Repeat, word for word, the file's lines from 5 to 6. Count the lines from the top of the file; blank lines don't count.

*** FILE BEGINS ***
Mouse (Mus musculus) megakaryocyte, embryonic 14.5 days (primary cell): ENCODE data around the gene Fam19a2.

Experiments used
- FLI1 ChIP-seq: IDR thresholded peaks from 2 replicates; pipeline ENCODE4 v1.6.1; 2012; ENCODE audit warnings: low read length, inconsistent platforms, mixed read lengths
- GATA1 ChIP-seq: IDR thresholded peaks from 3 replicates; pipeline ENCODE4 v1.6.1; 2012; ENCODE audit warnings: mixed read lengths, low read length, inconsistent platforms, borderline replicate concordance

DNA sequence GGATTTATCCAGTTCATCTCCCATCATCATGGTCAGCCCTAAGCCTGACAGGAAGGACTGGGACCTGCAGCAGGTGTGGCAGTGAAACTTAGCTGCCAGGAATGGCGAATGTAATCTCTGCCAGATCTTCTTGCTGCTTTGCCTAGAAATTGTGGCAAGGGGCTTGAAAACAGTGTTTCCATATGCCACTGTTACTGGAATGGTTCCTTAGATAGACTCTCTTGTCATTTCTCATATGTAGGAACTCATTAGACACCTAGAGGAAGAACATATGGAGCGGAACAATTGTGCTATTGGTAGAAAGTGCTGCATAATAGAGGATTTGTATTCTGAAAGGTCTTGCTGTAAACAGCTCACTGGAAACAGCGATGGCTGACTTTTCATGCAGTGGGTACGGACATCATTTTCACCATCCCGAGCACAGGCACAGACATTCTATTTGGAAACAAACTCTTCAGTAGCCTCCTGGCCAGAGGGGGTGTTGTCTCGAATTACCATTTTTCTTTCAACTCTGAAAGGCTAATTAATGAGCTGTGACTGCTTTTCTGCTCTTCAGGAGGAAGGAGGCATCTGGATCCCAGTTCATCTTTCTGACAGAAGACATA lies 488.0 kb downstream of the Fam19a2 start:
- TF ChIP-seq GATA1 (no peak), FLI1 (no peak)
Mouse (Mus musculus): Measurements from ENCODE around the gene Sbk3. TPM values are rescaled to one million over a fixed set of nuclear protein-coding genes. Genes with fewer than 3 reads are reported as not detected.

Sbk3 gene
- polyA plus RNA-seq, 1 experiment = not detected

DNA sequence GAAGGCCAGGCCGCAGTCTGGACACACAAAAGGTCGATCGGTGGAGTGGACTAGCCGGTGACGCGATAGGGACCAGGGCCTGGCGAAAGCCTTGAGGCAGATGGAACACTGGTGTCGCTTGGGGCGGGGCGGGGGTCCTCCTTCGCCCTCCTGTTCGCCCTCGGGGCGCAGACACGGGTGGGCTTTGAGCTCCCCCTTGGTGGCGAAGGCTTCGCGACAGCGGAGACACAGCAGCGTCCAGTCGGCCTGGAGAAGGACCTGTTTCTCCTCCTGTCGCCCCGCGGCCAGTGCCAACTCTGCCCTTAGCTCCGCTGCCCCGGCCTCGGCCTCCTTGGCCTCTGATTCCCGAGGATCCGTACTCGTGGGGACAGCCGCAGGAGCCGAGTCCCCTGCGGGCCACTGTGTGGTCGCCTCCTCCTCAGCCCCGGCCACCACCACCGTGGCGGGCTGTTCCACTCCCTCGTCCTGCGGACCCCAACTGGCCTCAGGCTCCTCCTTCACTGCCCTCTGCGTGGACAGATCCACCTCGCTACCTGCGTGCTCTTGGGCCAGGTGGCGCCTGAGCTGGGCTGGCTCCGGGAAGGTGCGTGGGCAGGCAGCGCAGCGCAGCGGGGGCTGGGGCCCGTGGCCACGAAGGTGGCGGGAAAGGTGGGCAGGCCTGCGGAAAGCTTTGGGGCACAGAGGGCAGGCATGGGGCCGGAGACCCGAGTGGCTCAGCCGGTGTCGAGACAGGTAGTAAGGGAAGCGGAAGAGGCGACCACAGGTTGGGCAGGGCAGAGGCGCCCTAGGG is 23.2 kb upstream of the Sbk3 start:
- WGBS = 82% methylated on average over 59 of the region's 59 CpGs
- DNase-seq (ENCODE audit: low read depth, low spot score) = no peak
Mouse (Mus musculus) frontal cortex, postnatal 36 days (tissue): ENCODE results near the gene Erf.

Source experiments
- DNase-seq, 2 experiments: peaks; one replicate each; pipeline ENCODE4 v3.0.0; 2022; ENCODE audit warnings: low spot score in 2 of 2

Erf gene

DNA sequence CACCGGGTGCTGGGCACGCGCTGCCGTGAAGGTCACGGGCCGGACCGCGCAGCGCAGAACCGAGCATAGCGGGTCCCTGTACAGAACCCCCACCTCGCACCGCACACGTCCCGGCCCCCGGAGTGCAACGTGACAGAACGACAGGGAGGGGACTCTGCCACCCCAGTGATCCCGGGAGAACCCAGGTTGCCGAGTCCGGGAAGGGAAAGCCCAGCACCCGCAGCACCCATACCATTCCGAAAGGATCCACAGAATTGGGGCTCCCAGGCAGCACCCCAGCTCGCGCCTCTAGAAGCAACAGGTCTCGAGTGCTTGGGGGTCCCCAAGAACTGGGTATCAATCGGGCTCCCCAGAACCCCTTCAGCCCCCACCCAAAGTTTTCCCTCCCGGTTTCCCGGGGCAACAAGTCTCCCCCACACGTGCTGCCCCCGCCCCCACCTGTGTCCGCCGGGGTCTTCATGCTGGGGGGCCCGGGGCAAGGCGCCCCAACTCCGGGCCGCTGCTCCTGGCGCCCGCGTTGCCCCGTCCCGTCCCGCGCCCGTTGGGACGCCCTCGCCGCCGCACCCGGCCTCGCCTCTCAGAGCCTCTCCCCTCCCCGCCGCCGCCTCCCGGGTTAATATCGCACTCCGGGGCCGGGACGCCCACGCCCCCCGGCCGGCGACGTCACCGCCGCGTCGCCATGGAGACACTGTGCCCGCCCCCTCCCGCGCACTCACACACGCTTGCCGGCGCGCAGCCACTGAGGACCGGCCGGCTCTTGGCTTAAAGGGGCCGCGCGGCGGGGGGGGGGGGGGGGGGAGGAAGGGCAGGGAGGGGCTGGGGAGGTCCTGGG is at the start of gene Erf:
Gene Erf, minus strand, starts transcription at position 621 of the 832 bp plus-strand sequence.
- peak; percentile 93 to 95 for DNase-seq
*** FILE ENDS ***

DNA sequence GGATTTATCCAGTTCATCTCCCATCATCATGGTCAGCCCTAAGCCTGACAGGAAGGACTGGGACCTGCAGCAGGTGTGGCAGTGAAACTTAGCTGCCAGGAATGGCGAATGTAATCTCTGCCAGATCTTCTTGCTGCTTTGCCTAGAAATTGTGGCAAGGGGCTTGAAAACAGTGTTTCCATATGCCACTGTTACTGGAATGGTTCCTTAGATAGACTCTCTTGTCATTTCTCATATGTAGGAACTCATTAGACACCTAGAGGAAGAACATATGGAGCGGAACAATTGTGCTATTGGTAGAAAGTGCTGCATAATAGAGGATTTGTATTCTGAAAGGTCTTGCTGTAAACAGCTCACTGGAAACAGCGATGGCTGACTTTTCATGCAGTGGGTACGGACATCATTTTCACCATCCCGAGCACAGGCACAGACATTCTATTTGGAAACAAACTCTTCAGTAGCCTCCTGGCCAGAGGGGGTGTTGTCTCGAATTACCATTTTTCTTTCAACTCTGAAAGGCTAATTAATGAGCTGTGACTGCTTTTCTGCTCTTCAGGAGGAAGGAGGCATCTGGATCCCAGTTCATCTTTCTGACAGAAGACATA lies 488.0 kb downstream of the Fam19a2 start:
- TF ChIP-seq GATA1 (no peak), FLI1 (no peak)